With just days to go until the end of the school term and the start of this year’s cutting season, Ghati told her younger sister she did not want her to share the same fate.

Dorika was told of a local activist called Johan who could help her escape.

She had heard rumours of a safe house that offered sanctuary to girls like her but until now had not dared to believe them.

The following day Dorika waited until her mother had gone to the fields to dig before she left, with nothing but the clothes on her back.

She hid at Johan’s house with other girls for two days before he could arrange for the pickup truck to transport them to the safe house in nearby Mugumu.

Funded by donations to the Anglican Church, construction on the safe house was barely completed in time for the cutting season in December 2014.

The safe house offers girls not only sanctuary during the four-week cutting season but, with two classrooms, a momentary return to normality.

In addition safe house staff have now also performed community outreach in 18 villages – many of which are areas where girls have fled from.

Villagers are informed about the knock-on effects of FGM and child marriage, and this outreach work is also key in recruiting grassroot activists like Johan who end up being the eyes and ears on the ground.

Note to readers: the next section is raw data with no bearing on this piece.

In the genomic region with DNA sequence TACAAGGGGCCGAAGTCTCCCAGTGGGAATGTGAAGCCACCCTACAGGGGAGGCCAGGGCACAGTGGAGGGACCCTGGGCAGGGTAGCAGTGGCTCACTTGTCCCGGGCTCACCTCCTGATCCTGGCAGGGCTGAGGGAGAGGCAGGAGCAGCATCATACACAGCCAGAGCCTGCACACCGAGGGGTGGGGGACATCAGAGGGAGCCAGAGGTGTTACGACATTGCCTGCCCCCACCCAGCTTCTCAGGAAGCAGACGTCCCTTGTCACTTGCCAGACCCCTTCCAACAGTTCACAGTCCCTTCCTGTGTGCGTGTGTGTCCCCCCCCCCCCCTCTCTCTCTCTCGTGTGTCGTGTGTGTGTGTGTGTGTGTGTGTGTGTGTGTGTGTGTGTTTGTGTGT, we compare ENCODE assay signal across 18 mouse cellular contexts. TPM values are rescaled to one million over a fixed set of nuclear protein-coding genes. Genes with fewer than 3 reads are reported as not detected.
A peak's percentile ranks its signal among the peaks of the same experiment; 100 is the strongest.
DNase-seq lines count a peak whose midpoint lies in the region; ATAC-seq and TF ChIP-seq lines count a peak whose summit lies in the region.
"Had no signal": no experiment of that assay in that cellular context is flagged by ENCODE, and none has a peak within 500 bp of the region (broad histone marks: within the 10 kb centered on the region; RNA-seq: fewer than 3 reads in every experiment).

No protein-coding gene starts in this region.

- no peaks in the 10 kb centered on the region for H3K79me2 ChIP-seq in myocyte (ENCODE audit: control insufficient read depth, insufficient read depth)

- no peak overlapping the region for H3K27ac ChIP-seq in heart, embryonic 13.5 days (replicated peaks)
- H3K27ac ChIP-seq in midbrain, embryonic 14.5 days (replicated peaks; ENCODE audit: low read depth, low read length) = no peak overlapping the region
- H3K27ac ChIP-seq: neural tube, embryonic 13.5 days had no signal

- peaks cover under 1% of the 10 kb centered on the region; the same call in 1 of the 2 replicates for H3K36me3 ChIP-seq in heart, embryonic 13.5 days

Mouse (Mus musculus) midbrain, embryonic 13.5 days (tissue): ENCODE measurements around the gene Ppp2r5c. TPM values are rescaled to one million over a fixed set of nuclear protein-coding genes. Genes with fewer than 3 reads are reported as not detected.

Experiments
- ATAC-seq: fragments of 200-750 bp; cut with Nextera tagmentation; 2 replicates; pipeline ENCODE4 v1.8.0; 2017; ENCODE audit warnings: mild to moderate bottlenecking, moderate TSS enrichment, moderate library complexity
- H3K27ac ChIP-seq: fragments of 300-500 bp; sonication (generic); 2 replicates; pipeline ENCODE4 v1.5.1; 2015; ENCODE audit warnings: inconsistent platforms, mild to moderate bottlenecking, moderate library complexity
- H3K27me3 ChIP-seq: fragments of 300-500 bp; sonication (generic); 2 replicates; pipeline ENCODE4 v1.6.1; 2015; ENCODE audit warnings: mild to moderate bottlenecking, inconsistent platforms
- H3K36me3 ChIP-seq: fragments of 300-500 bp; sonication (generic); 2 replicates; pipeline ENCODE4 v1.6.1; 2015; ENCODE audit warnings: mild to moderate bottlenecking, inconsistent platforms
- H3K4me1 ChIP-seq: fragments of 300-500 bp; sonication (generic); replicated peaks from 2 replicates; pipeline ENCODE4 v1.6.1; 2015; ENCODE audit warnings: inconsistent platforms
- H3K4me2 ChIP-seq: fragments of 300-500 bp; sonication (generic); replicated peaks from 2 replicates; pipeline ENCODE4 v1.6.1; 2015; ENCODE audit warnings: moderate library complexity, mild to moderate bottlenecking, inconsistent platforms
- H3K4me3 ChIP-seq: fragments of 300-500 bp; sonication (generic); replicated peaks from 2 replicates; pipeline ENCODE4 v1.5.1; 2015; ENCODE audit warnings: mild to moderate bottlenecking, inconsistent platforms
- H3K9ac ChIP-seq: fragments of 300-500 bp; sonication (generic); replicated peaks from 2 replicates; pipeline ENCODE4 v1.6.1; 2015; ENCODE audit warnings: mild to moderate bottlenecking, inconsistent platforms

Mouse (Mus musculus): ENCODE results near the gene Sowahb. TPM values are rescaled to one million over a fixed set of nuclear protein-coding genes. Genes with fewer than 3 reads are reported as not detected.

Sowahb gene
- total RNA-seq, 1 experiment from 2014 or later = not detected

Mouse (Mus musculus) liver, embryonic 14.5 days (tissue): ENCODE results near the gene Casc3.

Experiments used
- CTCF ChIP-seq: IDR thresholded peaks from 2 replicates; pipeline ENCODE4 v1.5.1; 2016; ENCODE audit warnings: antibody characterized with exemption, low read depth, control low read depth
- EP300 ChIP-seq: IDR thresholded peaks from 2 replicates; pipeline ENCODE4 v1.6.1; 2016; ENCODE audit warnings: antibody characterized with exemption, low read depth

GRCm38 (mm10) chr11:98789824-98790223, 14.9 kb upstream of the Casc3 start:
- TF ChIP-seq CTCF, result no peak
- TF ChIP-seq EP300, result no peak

But the safe house has become a victim of its own success and its resources are at breaking point.

What began this season as a trickle of girls, rapidly became a flood.

Designed with only 40 occupants in mind, more than 160 girls like Dorika have fled to Mugumu this month.

Over the past few days, dozens have arrived by bus and even on foot.

Initially there aren’t enough beds, and the girls sleep three or four to a bed.

At nights the classrooms transform into makeshift dormitories with the overflow of girls sleeping under mosquito nets on the floor, sandwiched between the school desks.

A shortage of clothes and sanitary towels are another ongoing concern for the safe house staff.

“We don’t have a big budget, and yet the girls keep coming, coming, coming,” says coordinator Rhobi Samwelly.

But, being a survivor of FGM herself, she feels unable to turn any of them away.

She was only 13 when she was pushed into FGM by her parents.

“I thought about running away,” she says. “But where could I go, how would I get food, where would I sleep?”

And if ever there was a poster child for why a safe house was needed here, or what impact it has made in two short seasons, it’s Mama Mary.

Forced to undergo FGM aged just 11, she was married to an abusive older husband at 13.

Starting from their wedding night, Mama Mary was subjected to a decade of sickening physical and sexual violence – all for the price of 10 cows.

In 1998 Tanzania’s Sexual Offences Special Provisions Act criminalised the rape and sexual exploitation of minors – but failed to outlaw marital rape and instances of underage sex where the minor is a spouse.

“I think he beat me harder than any other woman has been beaten,” Mama says revealing a gap where three teeth were knocked out by her husband.

And besides, she was his property – he had paid for her, he could do what he liked with her.

Mama Mary begged her husband to end the violence.

“I will only stop beating you when our first daughter undergoes FGM,” he told her. “Then the dowry I paid for you will be repaid”.

With only a hint of bitterness, Mama Mary laments the fact there was not a safe house there years ago she could have fled to.